My mask of the perfect laidback gardener holds up very well from the time the snow melts until it returns in the fall. There’s enough clutter and weeds in my beds that no one would mistake me, even for a moment, for a meticulous gardener. However, by the end of winter, the cracks are starting to show… actually, a few thousand cracks. I love to sow everything that grows. But sowing and maintaining seedlings requires quite a bit of effort. Not too laidback, is it?
Also, when I do something, I always overdo it. It’s not enough for me to fill two or three boxes with various seedlings. I grow nearly a hundred boxes under fluorescent lights in my basement, the equivalent of a fairly large vegetable garden… and that’s just for the germination trays. When the plants start to emerge, they have to be transplanted into bigger and bigger containers, and soon the whole house is taken over.
The worst part is that I don’t even have enough space for all these plants I grow. My flower beds are already more than full and my vegetable garden, in the form of containers placed on the terrace, hardly has any space for more than three tomato plants and a few cucumbers. So I have to enlarge my beds every year just to accommodate my seedling production. More effort!
On the other hand, I can’t limit myself. I have to try all the new plants of the year, plus the seeds I brought back from my travels, plus the totally unknown plants I ordered from Russian and Japanese catalogs (which I can’t read) and whose botanical name sounded nice. Because, you see, if other people find the joy of gardening in creating an organized, orderly, weed-free bed, I find it in experimenting with all the plants.
However, I resume my laidback attitude as soon as the spring planting is done. At this point, my backyard looks more like a postage-stamp-sized botanical garden than a landscape design, but I like it that way. Fortunately, nature is generously taking care of watering, fertilizing and maintaining the little plants I’ve been working so hard on this spring. Lucky for me, otherwise I’d probably have a heart attack.
Robotics to the Rescue
The only thing left to do is to find a solution for the extra work during the planting season… and I think I have finally found it: robotics. You see, my step-son has just started his studies in industrial electronics, with a robotics option, and he doesn’t know it yet, but he’ll specialize in horticultural robotics.
I’m already imagining the system. I enter a few details into the computer: height, spacing, growing conditions, etc., then casually toss a few seeds into a slot. The robot then takes care of planting the seeds at the right depth and spacing in appropriate containers. It controls the day length, temperature, fertilization and watering for each one.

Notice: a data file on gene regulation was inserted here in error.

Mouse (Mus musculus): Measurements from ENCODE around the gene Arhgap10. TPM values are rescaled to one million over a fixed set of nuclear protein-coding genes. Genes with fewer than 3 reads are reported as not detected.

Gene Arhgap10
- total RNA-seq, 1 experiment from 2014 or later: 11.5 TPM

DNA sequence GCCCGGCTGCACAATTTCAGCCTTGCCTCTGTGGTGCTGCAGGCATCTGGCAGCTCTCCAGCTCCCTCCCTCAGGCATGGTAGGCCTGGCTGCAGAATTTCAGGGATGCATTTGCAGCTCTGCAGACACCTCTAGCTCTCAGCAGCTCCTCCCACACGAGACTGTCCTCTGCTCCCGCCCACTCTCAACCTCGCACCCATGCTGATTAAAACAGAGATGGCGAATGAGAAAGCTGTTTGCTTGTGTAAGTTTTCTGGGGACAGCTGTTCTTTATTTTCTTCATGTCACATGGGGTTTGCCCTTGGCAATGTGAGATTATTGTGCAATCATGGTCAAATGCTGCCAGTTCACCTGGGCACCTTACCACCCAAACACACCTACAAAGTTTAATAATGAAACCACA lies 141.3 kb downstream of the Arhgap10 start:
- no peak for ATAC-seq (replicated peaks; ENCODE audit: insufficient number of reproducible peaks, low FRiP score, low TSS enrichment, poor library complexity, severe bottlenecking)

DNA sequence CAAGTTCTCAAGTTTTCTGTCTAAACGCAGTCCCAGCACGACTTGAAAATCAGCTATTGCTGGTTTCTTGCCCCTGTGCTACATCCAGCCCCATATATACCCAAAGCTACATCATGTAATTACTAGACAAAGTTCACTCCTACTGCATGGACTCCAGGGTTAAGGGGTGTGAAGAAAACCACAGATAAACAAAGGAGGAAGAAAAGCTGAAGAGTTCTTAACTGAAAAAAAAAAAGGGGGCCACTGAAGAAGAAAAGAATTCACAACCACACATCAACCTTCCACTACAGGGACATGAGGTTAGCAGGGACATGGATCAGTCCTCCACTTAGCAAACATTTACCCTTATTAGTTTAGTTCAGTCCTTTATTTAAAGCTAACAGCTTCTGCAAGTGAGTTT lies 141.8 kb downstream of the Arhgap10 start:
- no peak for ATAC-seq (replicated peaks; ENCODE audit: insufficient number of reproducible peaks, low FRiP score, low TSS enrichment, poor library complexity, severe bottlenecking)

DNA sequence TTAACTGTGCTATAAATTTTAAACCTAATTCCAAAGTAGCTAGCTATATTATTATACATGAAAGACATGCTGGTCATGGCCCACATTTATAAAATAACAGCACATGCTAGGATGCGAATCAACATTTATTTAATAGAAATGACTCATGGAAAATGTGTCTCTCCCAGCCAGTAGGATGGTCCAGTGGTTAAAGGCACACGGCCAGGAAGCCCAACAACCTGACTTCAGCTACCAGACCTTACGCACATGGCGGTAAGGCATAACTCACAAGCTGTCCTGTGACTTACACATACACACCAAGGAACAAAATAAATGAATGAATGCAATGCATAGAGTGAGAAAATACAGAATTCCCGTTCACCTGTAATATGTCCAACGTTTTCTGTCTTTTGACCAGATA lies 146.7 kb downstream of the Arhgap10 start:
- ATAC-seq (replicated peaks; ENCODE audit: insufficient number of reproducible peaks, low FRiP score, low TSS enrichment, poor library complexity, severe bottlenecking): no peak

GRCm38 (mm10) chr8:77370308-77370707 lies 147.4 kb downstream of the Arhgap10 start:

When an electronic eye says it’s time to transplant, it does all the work and adjusts the conditions according to the needs of each seedling. In addition, the electronic eye instantly notices any signs of insect or disease infestation and instructs the robot to treat accordingly with an appropriate biological product.
When it’s time to acclimate the plants to the outdoors, the robot lifts the trays from the basement and carefully places them under a specially installed shade canopy, opening the canopy a little more each day, until the plants are well acclimated to the outdoor conditions. If the temperature drops too low, he warms each plant to its ideal temperature using infrared waves.
When it comes to planting, no problems either, as the robot takes care of everything, leaving exactly the right amount of space between each plant. If there is a lack of space, the robot removes a little more grass. Of course, it takes care of watering, fertilizing, dividing, pruning and weeding the plants automatically. All I have to do is order seeds from my catalogs… and lay my hammock between the two trees. That’s already enough for me.
My son-in-law still has two and a half years of school left before he graduates, but I’m assuming he’ll be able to start working on the project already in his second year. Fortunately, it won’t cost much to install the system, as I’ve collected lots of wood scraps, screws and miscellaneous wires over the years (my wife always asked me what I was going to do with all that “junk”!)
What a pleasure it is to have children in school!
Silly but not so far fetched. I would not want robots to take the fun out of gardening, but they are good for hazardous jobs in the horticultural industry. In the late 1980s they sprayed pesticides in greenhouse crops.
Great tongue-in-cheek article but Larry has the robot doing all the fun stuff. Little did he dream that one day there would be a robotic weeder the Tertill. Now that’s my kind of robot.
I love it! Let us know when Gardy the robot hits the market. I’ll take two!
Love this post, Mathieu. Your father’s sense of fun was stellar. (And I’m sure your mother/step-mother’s patience was infinite. Russian and Japanese seed catalogs indeed!) We all need such a robot.
Best contents related to gardening, and maintenance. Well done!